China's environmental balancing act
Economic growth versus pollution control
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From Beijing Bureau Chief Rebecca MacKinnon
SHAANXI PROVINCE, China (CNN) -- As he visits China, President Clinton has been delivering a strong environmental message, a delicate issue in a country where economic growth and tough anti-pollution measures may collide.
In central China's Shaanxi province, there's ample evidence that the Beijing government, and the world, can no longer afford to do nothing.
Villagers here rage with anger because murky, frothy water is all they have to drink. A paper factory is dumping untreated waste water directly into the local water supply. It's been going on for years.
"They've bought off the local government," complains one man.
"We've been to see the head of the paper mill, and he doesn't care," says another villager. "We've gone to see the head of our county, but he won't do anything either. We're helpless."
The villagers say their children are sick with diarrhea and hepatitis; their growth is stunted and an unusually high number do poorly on intelligence tests.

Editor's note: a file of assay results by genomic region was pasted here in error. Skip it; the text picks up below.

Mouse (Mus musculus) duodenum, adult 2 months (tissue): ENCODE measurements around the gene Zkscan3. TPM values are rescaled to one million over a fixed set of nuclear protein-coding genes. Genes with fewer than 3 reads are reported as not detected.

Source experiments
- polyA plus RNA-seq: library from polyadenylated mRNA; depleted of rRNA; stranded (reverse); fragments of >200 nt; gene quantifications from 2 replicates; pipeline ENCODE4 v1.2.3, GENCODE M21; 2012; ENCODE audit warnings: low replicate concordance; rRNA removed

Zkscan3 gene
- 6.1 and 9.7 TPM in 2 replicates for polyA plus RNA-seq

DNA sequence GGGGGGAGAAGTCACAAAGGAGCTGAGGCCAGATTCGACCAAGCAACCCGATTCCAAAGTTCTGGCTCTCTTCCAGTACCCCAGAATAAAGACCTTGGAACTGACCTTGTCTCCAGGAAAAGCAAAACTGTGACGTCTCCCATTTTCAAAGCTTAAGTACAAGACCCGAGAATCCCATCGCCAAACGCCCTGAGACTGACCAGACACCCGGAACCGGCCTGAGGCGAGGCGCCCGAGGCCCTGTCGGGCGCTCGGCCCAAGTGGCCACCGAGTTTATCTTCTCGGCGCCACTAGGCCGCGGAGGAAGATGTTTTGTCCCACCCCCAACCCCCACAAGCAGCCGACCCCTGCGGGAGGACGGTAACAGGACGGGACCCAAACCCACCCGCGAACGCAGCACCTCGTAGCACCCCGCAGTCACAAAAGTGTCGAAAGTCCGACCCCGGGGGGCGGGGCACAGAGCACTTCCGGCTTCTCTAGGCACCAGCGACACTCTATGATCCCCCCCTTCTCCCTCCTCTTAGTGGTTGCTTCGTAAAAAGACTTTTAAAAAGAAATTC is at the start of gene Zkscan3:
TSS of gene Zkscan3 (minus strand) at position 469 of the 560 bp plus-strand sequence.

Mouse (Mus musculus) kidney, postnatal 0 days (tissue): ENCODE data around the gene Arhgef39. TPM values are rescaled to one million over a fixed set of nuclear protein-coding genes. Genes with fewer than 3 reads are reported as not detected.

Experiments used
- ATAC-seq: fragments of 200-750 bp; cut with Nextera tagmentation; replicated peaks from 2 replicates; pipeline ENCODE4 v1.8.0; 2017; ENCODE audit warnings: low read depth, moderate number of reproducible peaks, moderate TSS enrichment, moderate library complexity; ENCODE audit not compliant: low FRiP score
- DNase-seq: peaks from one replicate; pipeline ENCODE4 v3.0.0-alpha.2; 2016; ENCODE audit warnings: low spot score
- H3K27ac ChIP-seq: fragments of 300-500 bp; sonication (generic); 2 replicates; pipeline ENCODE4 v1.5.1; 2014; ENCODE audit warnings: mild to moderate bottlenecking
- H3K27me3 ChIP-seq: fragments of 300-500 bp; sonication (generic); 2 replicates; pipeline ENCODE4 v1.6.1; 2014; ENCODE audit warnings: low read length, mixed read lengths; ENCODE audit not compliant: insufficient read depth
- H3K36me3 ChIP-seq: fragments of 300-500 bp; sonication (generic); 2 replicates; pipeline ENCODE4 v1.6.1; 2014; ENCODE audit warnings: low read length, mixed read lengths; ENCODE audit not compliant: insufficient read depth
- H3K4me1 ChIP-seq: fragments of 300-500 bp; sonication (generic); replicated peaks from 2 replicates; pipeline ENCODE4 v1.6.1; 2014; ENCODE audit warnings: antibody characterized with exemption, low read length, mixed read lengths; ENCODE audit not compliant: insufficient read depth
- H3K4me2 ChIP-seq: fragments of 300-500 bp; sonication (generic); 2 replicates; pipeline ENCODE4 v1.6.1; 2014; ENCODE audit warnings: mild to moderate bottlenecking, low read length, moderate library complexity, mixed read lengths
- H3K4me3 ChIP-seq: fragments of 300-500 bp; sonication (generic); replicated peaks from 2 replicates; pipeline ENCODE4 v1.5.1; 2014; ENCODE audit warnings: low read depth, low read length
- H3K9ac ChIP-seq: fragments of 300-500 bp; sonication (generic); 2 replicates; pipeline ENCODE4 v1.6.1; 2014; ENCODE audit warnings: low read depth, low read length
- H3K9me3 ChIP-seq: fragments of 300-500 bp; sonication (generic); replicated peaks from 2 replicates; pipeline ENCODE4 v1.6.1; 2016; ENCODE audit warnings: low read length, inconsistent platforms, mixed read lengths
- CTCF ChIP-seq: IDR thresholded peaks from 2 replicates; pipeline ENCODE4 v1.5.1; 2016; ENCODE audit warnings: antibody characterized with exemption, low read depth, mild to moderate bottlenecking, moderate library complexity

The complaints from Shaanxi province are not unusual. According to a United Nations study, 80 percent of China's major rivers are too polluted for fish to live in, although much of that water still is being used by people.
Air pollution is even worse. Respiratory diseases are the number one killer in China, a country that has five of the world's 10 most polluted cities.
While economic growth has proceeded at a breathless pace over the past 20 years, the environmental consequences have been an afterthought.
China's environmental movement is enthusiastic, but new. Some schoolchildren and their parents are now learning about the need to keep their country's water clean.
"Ignorant entrepreneurs are polluting the water," says one sixth-grade boy. "They think there's an endless supply. Chinese must become more environmentally aware."
In its commitment to clean up, the central government has banned leaded gasoline and started an air quality index for major cities.
But it's only a start.
Activists argue that if industrialized countries such as the United States don't help China clean up its air and water, the result will be frightening: global crop shortages, drastic climate change, and even greater damage to the Earth's protective ozone layer.
In short -- the dirty water dilemma being faced by a Chinese farmer today will become everyone's problem tomorrow.
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